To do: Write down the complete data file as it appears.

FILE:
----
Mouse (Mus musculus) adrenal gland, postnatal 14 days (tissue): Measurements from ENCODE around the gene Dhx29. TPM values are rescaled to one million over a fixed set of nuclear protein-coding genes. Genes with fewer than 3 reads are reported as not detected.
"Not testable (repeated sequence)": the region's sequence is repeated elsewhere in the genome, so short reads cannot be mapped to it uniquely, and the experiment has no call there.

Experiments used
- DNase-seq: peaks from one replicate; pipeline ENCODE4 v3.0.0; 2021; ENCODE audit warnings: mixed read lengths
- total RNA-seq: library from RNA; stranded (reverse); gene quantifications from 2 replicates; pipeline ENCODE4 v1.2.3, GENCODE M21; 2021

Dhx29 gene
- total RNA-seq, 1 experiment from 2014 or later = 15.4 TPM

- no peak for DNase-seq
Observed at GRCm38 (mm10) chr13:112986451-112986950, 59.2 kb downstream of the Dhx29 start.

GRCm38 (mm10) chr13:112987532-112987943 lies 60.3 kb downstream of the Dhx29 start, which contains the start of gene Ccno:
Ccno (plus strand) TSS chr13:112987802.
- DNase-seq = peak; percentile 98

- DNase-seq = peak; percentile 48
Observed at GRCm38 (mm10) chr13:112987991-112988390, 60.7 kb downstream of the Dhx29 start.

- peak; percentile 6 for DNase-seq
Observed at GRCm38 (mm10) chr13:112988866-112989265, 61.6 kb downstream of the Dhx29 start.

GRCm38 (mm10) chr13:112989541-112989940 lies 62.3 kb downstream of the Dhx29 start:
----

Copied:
Mouse (Mus musculus) adrenal gland, postnatal 14 days (tissue): Measurements from ENCODE around the gene Dhx29. TPM values are rescaled to one million over a fixed set of nuclear protein-coding genes. Genes with fewer than 3 reads are reported as not detected.
"Not testable (repeated sequence)": the region's sequence is repeated elsewhere in the genome, so short reads cannot be mapped to it uniquely, and the experiment has no call there.

Experiments used
- DNase-seq: peaks from one replicate; pipeline ENCODE4 v3.0.0; 2021; ENCODE audit warnings: mixed read lengths
- total RNA-seq: library from RNA; stranded (reverse); gene quantifications from 2 replicates; pipeline ENCODE4 v1.2.3, GENCODE M21; 2021

Dhx29 gene
- total RNA-seq, 1 experiment from 2014 or later = 15.4 TPM

- no peak for DNase-seq
Observed at GRCm38 (mm10) chr13:112986451-112986950, 59.2 kb downstream of the Dhx29 start.

GRCm38 (mm10) chr13:112987532-112987943 lies 60.3 kb downstream of the Dhx29 start, which contains the start of gene Ccno:
Ccno (plus strand) TSS chr13:112987802.
- DNase-seq = peak; percentile 98

- DNase-seq = peak; percentile 48
Observed at GRCm38 (mm10) chr13:112987991-112988390, 60.7 kb downstream of the Dhx29 start.

- peak; percentile 6 for DNase-seq
Observed at GRCm38 (mm10) chr13:112988866-112989265, 61.6 kb downstream of the Dhx29 start.

GRCm38 (mm10) chr13:112989541-112989940 lies 62.3 kb downstream of the Dhx29 start: